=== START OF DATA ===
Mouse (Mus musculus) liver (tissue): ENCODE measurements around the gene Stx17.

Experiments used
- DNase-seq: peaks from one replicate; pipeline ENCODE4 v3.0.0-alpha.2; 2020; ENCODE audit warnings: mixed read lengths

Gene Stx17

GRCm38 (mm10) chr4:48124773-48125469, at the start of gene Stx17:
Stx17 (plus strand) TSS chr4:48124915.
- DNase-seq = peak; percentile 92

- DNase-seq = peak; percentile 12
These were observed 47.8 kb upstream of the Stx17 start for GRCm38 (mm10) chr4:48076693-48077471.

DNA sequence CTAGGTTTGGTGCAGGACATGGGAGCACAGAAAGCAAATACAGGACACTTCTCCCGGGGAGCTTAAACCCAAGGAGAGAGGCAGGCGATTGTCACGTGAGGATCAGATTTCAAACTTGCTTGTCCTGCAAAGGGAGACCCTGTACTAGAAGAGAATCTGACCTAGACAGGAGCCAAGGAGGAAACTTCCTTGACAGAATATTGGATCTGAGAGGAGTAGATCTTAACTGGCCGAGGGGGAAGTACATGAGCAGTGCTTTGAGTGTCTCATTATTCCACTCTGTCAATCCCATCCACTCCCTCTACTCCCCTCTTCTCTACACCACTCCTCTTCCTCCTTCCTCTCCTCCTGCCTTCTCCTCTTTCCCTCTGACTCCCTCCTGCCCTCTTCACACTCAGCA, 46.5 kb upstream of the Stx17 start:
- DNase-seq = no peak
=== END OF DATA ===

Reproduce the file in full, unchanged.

Mouse (Mus musculus) liver (tissue): ENCODE measurements around the gene Stx17.

Experiments used
- DNase-seq: peaks from one replicate; pipeline ENCODE4 v3.0.0-alpha.2; 2020; ENCODE audit warnings: mixed read lengths

Gene Stx17

GRCm38 (mm10) chr4:48124773-48125469, at the start of gene Stx17:
Stx17 (plus strand) TSS chr4:48124915.
- DNase-seq = peak; percentile 92

- DNase-seq = peak; percentile 12
These were observed 47.8 kb upstream of the Stx17 start for GRCm38 (mm10) chr4:48076693-48077471.

DNA sequence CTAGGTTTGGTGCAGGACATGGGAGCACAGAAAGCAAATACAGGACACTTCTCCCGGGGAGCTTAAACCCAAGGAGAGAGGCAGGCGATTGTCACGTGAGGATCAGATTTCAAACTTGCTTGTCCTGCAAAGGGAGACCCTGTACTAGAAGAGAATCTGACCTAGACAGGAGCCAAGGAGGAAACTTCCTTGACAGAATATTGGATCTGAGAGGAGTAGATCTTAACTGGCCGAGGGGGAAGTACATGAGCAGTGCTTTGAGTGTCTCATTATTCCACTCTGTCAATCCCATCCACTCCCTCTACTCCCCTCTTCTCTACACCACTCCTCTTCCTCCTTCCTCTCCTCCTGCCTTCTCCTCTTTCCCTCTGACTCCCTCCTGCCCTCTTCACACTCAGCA, 46.5 kb upstream of the Stx17 start:
- DNase-seq = no peak